Get MongoDB data with Pentaho Data Integration

kettlePentaho Data Integration (aka PDI or Kettle) is one of the most fully-featured tools for extracting data from a MongoDB environment. MongoDB stores information in documents instead of records, with data for a distinct subject instance stored in a single document where a traditional database might use multiple tables linked via primary and foreign keys and joins. This paradigm generally makes retrieval quicker since than with a comparable relational database system. If you are using PDI to connect to MongoDB, it will probably be the initial source or final destination for the data. For this article, I’ll cover how to use PDI to extract information from a MongoDB collection and save it to a text file. It could just as easily be passed onto another database, simple, or manipulated for other processing downstream.

I do make one assumption: You have a development MongoDB environment setup and running. Continue reading

Start MongoDB on Demand – Ubuntu

mongodbI use my laptop for development and testing on a number of different database platforms. And for a host of reasons, I like to keep programs installed locally rather than having to connect to another box whenever possible. That can present a challenge however because most database platforms want to start up when the computer starts up.  It makes sense (because typically these are server based applications) but I usually don’t want them to startup when I start the laptop up. My machine has enough to contend with when I am working without having to manage the overhead of several database, especially since I don’t always use each platform every day.

Recently, I started a project using MongoDB, and installed it via the Ubuntu Software Center. Because of some incompatibilities between Ubuntu 15.04 and MongoDB 3.0.4, the Software Center installed version 2.6.3. After restarting my laptop the next day, I noticed that Mongo starts when the laptop starts. Not good! So I poked around a bit to figure out how to disable this, and start it only when I want to start it. Continue reading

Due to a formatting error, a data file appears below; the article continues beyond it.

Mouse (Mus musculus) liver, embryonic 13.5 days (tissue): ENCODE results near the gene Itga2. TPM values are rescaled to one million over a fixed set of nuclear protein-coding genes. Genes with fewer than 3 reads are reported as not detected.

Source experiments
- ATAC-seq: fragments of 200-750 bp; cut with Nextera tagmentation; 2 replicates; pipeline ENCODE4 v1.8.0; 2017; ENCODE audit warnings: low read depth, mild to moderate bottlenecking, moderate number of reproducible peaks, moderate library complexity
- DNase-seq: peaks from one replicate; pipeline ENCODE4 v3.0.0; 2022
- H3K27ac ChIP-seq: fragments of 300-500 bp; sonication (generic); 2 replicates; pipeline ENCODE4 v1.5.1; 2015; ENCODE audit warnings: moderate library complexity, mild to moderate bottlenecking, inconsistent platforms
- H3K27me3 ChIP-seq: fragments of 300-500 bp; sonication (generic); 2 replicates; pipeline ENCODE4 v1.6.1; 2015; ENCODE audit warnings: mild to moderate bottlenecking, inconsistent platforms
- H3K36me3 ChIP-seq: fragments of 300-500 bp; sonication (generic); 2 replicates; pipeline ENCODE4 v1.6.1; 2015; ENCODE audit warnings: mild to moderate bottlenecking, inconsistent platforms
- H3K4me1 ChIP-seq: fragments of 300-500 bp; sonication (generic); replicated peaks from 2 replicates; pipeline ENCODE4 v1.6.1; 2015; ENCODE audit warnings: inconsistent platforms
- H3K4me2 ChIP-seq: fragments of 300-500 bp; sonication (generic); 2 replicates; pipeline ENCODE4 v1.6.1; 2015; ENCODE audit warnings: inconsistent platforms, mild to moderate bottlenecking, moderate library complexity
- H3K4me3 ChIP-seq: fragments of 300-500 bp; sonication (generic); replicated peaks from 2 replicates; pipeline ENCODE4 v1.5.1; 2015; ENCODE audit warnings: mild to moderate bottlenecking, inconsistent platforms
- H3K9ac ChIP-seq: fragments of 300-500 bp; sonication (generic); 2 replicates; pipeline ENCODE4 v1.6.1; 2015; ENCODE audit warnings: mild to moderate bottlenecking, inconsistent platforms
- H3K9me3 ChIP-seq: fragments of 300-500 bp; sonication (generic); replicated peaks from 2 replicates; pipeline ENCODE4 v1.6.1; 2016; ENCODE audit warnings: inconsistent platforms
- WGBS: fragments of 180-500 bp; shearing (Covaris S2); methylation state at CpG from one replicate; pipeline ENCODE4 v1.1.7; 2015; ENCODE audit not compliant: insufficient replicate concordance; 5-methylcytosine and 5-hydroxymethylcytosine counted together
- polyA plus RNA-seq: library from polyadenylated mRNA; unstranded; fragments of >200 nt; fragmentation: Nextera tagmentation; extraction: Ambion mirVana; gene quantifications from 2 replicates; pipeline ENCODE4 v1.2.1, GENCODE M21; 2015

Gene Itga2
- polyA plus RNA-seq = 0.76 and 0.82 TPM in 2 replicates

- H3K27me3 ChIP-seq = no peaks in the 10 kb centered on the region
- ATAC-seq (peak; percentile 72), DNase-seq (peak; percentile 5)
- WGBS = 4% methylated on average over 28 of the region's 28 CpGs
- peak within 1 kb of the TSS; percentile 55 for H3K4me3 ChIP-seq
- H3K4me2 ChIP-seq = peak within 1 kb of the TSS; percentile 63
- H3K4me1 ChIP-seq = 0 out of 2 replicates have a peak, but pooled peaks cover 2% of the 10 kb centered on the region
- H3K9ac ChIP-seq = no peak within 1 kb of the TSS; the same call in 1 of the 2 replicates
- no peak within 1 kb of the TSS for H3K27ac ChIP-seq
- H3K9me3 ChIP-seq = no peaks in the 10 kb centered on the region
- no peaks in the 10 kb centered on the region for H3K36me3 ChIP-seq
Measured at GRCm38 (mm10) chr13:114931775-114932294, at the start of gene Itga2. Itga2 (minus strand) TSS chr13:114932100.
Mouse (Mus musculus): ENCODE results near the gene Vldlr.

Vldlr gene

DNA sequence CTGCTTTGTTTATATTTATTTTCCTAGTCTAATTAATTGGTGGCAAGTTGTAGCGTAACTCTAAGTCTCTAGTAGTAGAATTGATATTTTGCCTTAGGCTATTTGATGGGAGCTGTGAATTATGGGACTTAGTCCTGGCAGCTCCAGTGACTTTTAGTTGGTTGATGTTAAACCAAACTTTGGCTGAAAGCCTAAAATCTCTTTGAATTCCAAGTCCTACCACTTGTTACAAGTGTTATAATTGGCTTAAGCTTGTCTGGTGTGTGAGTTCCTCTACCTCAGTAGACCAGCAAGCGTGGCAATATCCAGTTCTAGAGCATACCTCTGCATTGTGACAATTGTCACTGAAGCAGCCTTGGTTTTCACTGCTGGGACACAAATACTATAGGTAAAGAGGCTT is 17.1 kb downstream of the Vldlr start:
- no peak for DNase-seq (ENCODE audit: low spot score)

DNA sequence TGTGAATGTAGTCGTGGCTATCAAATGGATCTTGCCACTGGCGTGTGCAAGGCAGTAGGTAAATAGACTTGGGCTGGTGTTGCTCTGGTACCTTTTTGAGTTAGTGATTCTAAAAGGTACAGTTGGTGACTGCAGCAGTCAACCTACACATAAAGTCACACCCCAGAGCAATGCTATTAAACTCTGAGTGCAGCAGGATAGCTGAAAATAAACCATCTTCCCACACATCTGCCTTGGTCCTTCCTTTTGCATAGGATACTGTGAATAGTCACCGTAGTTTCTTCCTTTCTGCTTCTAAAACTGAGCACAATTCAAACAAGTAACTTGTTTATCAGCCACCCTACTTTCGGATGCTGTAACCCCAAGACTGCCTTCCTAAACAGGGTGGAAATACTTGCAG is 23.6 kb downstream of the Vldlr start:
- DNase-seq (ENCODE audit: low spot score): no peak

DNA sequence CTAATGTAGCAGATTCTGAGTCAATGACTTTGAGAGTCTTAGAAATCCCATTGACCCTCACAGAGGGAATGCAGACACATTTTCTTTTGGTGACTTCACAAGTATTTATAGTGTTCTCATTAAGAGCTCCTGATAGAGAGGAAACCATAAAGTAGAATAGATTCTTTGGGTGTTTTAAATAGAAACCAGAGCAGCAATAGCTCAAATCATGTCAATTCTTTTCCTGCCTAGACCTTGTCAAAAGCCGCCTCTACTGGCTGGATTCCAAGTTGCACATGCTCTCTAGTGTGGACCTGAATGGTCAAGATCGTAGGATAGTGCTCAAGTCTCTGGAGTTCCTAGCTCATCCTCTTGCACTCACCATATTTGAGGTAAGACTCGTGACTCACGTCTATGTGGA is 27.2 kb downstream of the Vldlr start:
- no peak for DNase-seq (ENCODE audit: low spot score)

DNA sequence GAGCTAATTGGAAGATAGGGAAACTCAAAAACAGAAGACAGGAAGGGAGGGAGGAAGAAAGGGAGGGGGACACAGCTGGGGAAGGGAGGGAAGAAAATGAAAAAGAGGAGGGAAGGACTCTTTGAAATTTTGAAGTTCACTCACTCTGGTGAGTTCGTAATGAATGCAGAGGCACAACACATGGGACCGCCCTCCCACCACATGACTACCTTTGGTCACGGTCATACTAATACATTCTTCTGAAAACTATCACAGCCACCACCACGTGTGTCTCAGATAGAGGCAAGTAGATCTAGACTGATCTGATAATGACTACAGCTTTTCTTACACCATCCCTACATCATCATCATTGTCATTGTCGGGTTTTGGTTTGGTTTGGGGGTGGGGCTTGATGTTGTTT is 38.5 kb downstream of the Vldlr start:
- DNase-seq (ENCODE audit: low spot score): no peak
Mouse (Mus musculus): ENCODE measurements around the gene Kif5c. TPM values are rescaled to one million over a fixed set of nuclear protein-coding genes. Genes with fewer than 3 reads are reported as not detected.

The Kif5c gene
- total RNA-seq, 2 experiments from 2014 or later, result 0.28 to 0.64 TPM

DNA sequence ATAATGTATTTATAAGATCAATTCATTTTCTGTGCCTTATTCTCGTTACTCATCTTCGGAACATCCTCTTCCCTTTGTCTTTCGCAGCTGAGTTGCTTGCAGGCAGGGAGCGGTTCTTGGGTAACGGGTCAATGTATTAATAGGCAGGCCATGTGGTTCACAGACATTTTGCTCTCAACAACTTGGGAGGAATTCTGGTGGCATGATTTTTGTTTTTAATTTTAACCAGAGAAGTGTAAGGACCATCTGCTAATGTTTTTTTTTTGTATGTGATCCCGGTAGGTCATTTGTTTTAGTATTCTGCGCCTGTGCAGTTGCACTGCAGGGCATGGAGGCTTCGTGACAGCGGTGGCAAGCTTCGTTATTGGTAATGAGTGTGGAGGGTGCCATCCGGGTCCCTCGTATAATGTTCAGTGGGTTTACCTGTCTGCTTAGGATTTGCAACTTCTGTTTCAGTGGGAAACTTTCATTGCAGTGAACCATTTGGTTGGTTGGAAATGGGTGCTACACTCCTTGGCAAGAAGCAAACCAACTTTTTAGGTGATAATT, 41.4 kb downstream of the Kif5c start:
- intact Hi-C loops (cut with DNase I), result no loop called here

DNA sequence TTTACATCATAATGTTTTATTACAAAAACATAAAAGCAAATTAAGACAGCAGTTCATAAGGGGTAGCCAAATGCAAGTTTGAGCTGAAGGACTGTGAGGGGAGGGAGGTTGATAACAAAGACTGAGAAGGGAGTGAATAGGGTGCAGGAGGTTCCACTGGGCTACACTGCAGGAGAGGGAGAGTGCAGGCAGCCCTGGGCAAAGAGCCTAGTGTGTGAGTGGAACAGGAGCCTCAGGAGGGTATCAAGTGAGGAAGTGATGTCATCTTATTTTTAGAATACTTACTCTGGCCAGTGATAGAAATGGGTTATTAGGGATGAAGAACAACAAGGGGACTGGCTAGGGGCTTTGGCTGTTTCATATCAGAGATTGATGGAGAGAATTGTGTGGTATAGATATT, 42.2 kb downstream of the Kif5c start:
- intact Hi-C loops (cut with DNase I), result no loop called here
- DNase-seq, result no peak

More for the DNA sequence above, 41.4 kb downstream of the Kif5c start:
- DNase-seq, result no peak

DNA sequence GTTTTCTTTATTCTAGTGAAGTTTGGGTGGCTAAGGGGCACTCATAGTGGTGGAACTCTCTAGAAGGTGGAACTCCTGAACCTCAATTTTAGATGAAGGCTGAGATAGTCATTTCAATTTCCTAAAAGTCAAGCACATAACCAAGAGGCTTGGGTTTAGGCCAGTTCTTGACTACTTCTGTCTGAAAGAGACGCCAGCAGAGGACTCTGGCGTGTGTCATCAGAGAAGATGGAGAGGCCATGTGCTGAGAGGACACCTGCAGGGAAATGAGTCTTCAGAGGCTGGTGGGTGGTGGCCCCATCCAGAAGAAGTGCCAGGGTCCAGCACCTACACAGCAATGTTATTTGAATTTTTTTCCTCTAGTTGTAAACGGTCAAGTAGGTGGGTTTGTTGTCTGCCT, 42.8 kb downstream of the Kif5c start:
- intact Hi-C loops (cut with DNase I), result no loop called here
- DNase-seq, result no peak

A couple of years ago, Cloudera released an  open source application to query Hadoop stored data with much of the familiar SQL language syntax used by database professionals. Cloudera seemed to have positioned Impala as a replacement for Hive and Pig and has taken some hits for it. Regardless of corporate motivations, because my day to day work over the past 8 years has revolved around using SQL to development and administer various DB systems, I have taken a keen interest in Impala and how it might be useful. (I’m also interested in Hortonworks Stinger initiative to improve Hive, but that will be a different post).

One of the biggest issues with open source applications, as I have noted before, is the lack of documentation and training materials for people trying to use them. Those of us who work in the corporate world don’t have the luxury of figuring stuff out on our own at our day jobs, so we often look beyond the supplied documentation for better resources for learning new applications. In the past year, two publishers have released books on Cloudera Impala, and I will look at them, compare and contrast and tell you which one I think is better.

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Connecting Kettle to Cloudera Hadoop Impala

hadoop-elephantAs Big Data platforms like Hadoop and its ecosystem of related applications has matured, they have moved beyond the original key-value model to embrace data processing of more traditional structured data. But a big problem for DBAs and Data Analysts wanting to use the power of these new platforms to analyze data from RDBMS systems like MySQL, SQL Server, is getting data moved between them. Using CSV or flat files is one way, but it adds additional processing. Data has to be extracted from the source system to an intermediary format and then imported into the destination. Its far more efficient and less prone to error if the data can be passed without that middle step.

In this first article of a series where I’ll be looking at interactivity between Hadoop and other database systems, I’ll cover setting up a database connection to Hadoop via Cloudera’s Impala JDBC driver to Pentaho’s Kettle ETL system.

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